There’s renewed interest in retirees and their money

There is renewed interest in Costa Rican real estate, in part  because some owners are willing to accept offers.

A new rental law is supposed to  make evicting deadbeats easier, thereby increasing the value of investment property.

There even are more new firms that say they can help English-speaking foreigners make the transition to expat. Some are former real estate brokers emerging under a new name and with new business plans.

Costa Rica, of course, took a bigger hit than most nations with the economic downturn, and the failure of some development firms, like Paragon Properties, cost would-be expats millions of dollars and their dreams.  Some high-profile firms and even some scammers gave the country a black eye.

Lawmakers passed the revised rental law July 30. The law covers the process of evicting a tenant for non-payment of rent or for failing to provide promised services, such as caretaking. Among other changes, the proposed law provides for a speedy and oral judicial hearing. The changes are designed to eliminate the way in which deadbeats could use the court system to live rent-free for months and even years.

Those in the rental business are optimistic, and real estate agents say they think that a speedy court process will increase the value of rental properties. Some lawyers, who have been disappointed by previous legal changes, are adopting a wait-and-see approach.

Among companies trying to take advantage of what may be a change in economic fortunes is International Living. The magazine announced  by email over the weekend that it has created an online membership organization for would-be expats planning a Costa Rican move.

Also this weekend, Hanz Lepik, a 10-year resident in Grecia who has been involved in real estate, announced the beginning of his new firm, Your Costa Rica Advisor, which goes beyond brokerage to provide information and help on many aspects of life here.

Lepik joins the list of many individuals and firms that provide residency assistance, property tours and assistance newcomers will need.

The upward trend still has some bumps in the road. An increase in crime, particularly home invasions, has caused some expats to leave and others to consider doing so. One Puntarenas resident, shot by an intruder, is back in the United States and has cut the asking price on his beach view home by $100,000.

A Judicial Investigating Organization report last week said that all reported crimes were up about 11 percent. Many residents do not report crimes because they feel that no action will be taken. One home invasion victim said he clearly identified his attackers but they still are walking the streets.

The real estate recovery does not seem to be uniform. Although there are favorable indications from the Pacific coast, long-time San José broker Frances Chambers said Sunday “Guanacaste is like another country.” She said that real estate remains flat in the capital with more sales of lower-priced homes than of those in higher ranges.

International Living, in its highly uncritical, promotional message, describes the country as akin to an earthly paradise.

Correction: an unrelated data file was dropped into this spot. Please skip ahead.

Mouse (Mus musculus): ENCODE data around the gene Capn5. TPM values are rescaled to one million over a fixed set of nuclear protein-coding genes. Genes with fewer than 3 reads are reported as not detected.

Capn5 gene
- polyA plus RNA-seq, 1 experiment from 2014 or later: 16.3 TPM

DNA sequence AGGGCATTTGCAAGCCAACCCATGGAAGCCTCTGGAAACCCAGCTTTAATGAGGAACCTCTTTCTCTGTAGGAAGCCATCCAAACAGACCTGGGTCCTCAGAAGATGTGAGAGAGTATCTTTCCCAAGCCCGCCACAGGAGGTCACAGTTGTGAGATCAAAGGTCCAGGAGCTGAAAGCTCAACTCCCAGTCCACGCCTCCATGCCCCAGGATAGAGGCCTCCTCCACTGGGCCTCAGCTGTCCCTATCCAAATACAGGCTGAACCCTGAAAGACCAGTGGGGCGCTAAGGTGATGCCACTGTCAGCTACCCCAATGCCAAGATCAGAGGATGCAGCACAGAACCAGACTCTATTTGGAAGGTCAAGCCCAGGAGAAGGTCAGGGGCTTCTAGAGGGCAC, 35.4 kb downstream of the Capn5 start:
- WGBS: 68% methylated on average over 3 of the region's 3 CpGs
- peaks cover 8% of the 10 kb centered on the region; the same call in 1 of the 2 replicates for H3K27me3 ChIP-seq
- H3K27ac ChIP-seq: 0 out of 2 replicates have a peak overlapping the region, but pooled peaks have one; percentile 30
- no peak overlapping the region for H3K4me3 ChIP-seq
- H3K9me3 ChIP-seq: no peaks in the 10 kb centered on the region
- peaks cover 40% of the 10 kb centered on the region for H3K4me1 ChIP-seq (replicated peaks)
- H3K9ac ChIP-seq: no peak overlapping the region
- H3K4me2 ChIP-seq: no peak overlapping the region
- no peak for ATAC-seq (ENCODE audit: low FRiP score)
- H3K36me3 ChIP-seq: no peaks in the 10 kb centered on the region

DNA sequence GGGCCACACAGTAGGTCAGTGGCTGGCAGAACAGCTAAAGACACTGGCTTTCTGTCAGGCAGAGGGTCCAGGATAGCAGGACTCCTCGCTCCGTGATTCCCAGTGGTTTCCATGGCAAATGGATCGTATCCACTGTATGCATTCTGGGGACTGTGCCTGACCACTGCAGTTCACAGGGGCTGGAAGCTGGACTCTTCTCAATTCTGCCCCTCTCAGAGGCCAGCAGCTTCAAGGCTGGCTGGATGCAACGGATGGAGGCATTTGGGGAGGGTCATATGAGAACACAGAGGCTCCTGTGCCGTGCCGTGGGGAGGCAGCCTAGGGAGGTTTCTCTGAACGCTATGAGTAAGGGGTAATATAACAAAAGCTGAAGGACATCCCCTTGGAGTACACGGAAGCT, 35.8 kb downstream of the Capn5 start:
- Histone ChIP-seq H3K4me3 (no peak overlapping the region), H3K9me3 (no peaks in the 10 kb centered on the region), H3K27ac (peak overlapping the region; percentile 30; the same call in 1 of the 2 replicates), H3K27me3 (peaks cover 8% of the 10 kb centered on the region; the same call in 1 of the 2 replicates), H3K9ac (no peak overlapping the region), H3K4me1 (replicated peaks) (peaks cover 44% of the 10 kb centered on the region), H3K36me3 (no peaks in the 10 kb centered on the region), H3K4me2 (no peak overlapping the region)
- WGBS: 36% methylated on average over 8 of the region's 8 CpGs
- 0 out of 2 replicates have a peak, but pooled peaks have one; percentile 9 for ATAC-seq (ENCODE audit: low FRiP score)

Publisher Jackie Flynn expends 9,000 words in a promotional video stressing that “Prices for everything — from food to real estate to a hip replacement…are more than affordable.” She also says that it is  “incredibly easy to establish residency here and qualify for CAJA,” the nation’s health care and pension system, the Caja Costarricense de Seguro Social.

In addition to retirees, the message seems to be directed at young families. A writer for Ms. Flynn, identified as Jason Holland, is quoted as saying he moved here because he lost his job in Florida. He and his family now live in Tamarindo.

Ms. Flynn  also cites the experiences of Tom and Kay Costello. Mrs. Costello operates the well-known Kay’s Gringo Postres in Atenas. Ms. Flynn quotes the husband as saying ” . . . if you focus on what’s important, you can live pretty well in Costa Rica for just $1,200 a month.”

Life in Costa Rica will give new residents “more time and more money to spend as you like…no taxes, no inflated prices, no more worries about outliving your retirement nest egg,” said Ms. Flynn.

Many expat residents would disagree with Costa Rica being a cheap place to live. In fact, several said they are moving elsewhere because of the rapid increase in prices and the static exchange rate that has kept the U.S. dollar in an unfavorable position.

Ms. Flynn does not discuss the costs associated with obtaining residency, which sometimes is a process of two years or more. However, she does ask would-be expats to spend $127 for membership in her Web site, which also has an annual membership charge. Her firm recently held a conference for would-be expats in Belén.

A flood of North American on tight budgets is a guarantee to swell the ranks of perpetual tourists and those employed here illegally, perhaps sufficiently to cause a government crackdown.

Adding to the uncertainty of the real estate situation is the change in government. Many in the property business favor Johnny Araya, the former San José mayor who is the nominee of the Partido Liberación Nacional. Some hope he will roll back legislation put forth by the Laura Chinchilla administration that they see as anti-business. They also seek a stimulus to tourism.

Elections are Feb. 2. The winner will take office in May.

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